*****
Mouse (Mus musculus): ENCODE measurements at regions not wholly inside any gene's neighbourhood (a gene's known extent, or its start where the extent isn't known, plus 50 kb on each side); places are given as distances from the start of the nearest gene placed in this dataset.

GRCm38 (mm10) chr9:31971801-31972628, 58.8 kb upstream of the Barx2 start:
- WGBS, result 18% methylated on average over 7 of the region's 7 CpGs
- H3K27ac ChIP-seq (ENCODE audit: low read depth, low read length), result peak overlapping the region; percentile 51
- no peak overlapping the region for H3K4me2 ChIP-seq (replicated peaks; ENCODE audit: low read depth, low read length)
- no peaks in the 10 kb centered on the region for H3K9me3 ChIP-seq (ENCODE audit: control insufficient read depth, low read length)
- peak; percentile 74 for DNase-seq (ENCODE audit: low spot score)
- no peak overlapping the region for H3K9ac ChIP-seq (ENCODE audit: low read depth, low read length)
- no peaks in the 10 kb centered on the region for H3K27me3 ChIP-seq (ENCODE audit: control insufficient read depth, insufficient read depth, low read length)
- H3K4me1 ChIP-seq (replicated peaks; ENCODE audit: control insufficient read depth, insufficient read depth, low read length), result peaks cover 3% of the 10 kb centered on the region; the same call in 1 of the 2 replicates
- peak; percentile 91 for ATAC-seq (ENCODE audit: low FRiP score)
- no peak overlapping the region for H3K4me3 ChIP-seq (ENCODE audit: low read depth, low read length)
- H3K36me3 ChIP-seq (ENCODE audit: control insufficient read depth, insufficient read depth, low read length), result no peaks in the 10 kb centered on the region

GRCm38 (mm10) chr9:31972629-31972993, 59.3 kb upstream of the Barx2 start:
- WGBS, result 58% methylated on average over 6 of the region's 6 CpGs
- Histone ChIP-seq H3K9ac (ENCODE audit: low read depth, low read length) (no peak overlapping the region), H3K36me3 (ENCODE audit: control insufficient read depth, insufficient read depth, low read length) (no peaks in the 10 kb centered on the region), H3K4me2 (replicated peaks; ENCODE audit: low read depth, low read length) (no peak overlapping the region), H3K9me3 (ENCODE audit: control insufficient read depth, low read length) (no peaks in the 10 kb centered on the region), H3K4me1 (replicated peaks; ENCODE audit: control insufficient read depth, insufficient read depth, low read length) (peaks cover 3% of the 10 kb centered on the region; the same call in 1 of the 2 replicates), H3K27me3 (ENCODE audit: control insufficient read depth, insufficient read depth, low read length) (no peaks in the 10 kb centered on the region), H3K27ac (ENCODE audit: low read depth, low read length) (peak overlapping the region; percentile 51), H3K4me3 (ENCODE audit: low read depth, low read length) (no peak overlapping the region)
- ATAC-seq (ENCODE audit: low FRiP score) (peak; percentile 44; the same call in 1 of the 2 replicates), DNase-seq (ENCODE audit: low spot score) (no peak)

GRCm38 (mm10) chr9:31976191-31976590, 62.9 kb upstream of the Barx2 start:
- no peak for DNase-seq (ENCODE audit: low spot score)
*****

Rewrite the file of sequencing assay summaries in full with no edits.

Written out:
Mouse (Mus musculus): ENCODE measurements at regions not wholly inside any gene's neighbourhood (a gene's known extent, or its start where the extent isn't known, plus 50 kb on each side); places are given as distances from the start of the nearest gene placed in this dataset.

GRCm38 (mm10) chr9:31971801-31972628, 58.8 kb upstream of the Barx2 start:
- WGBS, result 18% methylated on average over 7 of the region's 7 CpGs
- H3K27ac ChIP-seq (ENCODE audit: low read depth, low read length), result peak overlapping the region; percentile 51
- no peak overlapping the region for H3K4me2 ChIP-seq (replicated peaks; ENCODE audit: low read depth, low read length)
- no peaks in the 10 kb centered on the region for H3K9me3 ChIP-seq (ENCODE audit: control insufficient read depth, low read length)
- peak; percentile 74 for DNase-seq (ENCODE audit: low spot score)
- no peak overlapping the region for H3K9ac ChIP-seq (ENCODE audit: low read depth, low read length)
- no peaks in the 10 kb centered on the region for H3K27me3 ChIP-seq (ENCODE audit: control insufficient read depth, insufficient read depth, low read length)
- H3K4me1 ChIP-seq (replicated peaks; ENCODE audit: control insufficient read depth, insufficient read depth, low read length), result peaks cover 3% of the 10 kb centered on the region; the same call in 1 of the 2 replicates
- peak; percentile 91 for ATAC-seq (ENCODE audit: low FRiP score)
- no peak overlapping the region for H3K4me3 ChIP-seq (ENCODE audit: low read depth, low read length)
- H3K36me3 ChIP-seq (ENCODE audit: control insufficient read depth, insufficient read depth, low read length), result no peaks in the 10 kb centered on the region

GRCm38 (mm10) chr9:31972629-31972993, 59.3 kb upstream of the Barx2 start:
- WGBS, result 58% methylated on average over 6 of the region's 6 CpGs
- Histone ChIP-seq H3K9ac (ENCODE audit: low read depth, low read length) (no peak overlapping the region), H3K36me3 (ENCODE audit: control insufficient read depth, insufficient read depth, low read length) (no peaks in the 10 kb centered on the region), H3K4me2 (replicated peaks; ENCODE audit: low read depth, low read length) (no peak overlapping the region), H3K9me3 (ENCODE audit: control insufficient read depth, low read length) (no peaks in the 10 kb centered on the region), H3K4me1 (replicated peaks; ENCODE audit: control insufficient read depth, insufficient read depth, low read length) (peaks cover 3% of the 10 kb centered on the region; the same call in 1 of the 2 replicates), H3K27me3 (ENCODE audit: control insufficient read depth, insufficient read depth, low read length) (no peaks in the 10 kb centered on the region), H3K27ac (ENCODE audit: low read depth, low read length) (peak overlapping the region; percentile 51), H3K4me3 (ENCODE audit: low read depth, low read length) (no peak overlapping the region)
- ATAC-seq (ENCODE audit: low FRiP score) (peak; percentile 44; the same call in 1 of the 2 replicates), DNase-seq (ENCODE audit: low spot score) (no peak)

GRCm38 (mm10) chr9:31976191-31976590, 62.9 kb upstream of the Barx2 start:
- no peak for DNase-seq (ENCODE audit: low spot score)